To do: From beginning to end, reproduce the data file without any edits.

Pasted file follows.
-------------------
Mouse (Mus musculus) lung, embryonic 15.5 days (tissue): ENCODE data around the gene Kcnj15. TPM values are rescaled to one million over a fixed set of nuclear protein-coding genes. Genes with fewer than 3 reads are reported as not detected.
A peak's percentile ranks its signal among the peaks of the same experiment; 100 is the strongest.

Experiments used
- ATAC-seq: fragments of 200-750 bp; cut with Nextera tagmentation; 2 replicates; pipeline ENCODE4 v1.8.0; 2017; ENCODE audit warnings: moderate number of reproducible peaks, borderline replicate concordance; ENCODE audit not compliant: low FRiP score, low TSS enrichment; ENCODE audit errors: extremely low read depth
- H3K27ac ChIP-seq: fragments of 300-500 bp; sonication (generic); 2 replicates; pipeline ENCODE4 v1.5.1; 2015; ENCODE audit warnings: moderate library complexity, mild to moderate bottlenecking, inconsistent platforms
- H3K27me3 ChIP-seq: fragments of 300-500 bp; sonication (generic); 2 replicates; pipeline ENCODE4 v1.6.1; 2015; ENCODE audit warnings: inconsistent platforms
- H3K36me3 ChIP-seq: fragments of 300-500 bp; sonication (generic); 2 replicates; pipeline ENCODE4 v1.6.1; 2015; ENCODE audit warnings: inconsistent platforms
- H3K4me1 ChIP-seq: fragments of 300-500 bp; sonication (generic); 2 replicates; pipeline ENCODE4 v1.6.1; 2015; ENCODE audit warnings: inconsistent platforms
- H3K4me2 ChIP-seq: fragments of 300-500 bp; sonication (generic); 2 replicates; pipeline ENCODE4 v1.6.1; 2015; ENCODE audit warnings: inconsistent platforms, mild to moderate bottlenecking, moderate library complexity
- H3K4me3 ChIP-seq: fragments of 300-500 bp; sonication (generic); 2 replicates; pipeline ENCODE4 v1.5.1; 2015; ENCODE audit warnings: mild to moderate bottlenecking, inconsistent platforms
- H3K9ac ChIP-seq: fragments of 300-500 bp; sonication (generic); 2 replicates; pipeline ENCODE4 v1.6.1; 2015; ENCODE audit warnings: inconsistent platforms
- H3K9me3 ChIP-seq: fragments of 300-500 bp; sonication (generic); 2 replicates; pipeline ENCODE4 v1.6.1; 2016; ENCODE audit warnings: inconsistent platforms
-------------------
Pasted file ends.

Mouse (Mus musculus) lung, embryonic 15.5 days (tissue): ENCODE data around the gene Kcnj15. TPM values are rescaled to one million over a fixed set of nuclear protein-coding genes. Genes with fewer than 3 reads are reported as not detected.
A peak's percentile ranks its signal among the peaks of the same experiment; 100 is the strongest.

Experiments used
- ATAC-seq: fragments of 200-750 bp; cut with Nextera tagmentation; 2 replicates; pipeline ENCODE4 v1.8.0; 2017; ENCODE audit warnings: moderate number of reproducible peaks, borderline replicate concordance; ENCODE audit not compliant: low FRiP score, low TSS enrichment; ENCODE audit errors: extremely low read depth
- H3K27ac ChIP-seq: fragments of 300-500 bp; sonication (generic); 2 replicates; pipeline ENCODE4 v1.5.1; 2015; ENCODE audit warnings: moderate library complexity, mild to moderate bottlenecking, inconsistent platforms
- H3K27me3 ChIP-seq: fragments of 300-500 bp; sonication (generic); 2 replicates; pipeline ENCODE4 v1.6.1; 2015; ENCODE audit warnings: inconsistent platforms
- H3K36me3 ChIP-seq: fragments of 300-500 bp; sonication (generic); 2 replicates; pipeline ENCODE4 v1.6.1; 2015; ENCODE audit warnings: inconsistent platforms
- H3K4me1 ChIP-seq: fragments of 300-500 bp; sonication (generic); 2 replicates; pipeline ENCODE4 v1.6.1; 2015; ENCODE audit warnings: inconsistent platforms
- H3K4me2 ChIP-seq: fragments of 300-500 bp; sonication (generic); 2 replicates; pipeline ENCODE4 v1.6.1; 2015; ENCODE audit warnings: inconsistent platforms, mild to moderate bottlenecking, moderate library complexity
- H3K4me3 ChIP-seq: fragments of 300-500 bp; sonication (generic); 2 replicates; pipeline ENCODE4 v1.5.1; 2015; ENCODE audit warnings: mild to moderate bottlenecking, inconsistent platforms
- H3K9ac ChIP-seq: fragments of 300-500 bp; sonication (generic); 2 replicates; pipeline ENCODE4 v1.6.1; 2015; ENCODE audit warnings: inconsistent platforms
- H3K9me3 ChIP-seq: fragments of 300-500 bp; sonication (generic); 2 replicates; pipeline ENCODE4 v1.6.1; 2016; ENCODE audit warnings: inconsistent platforms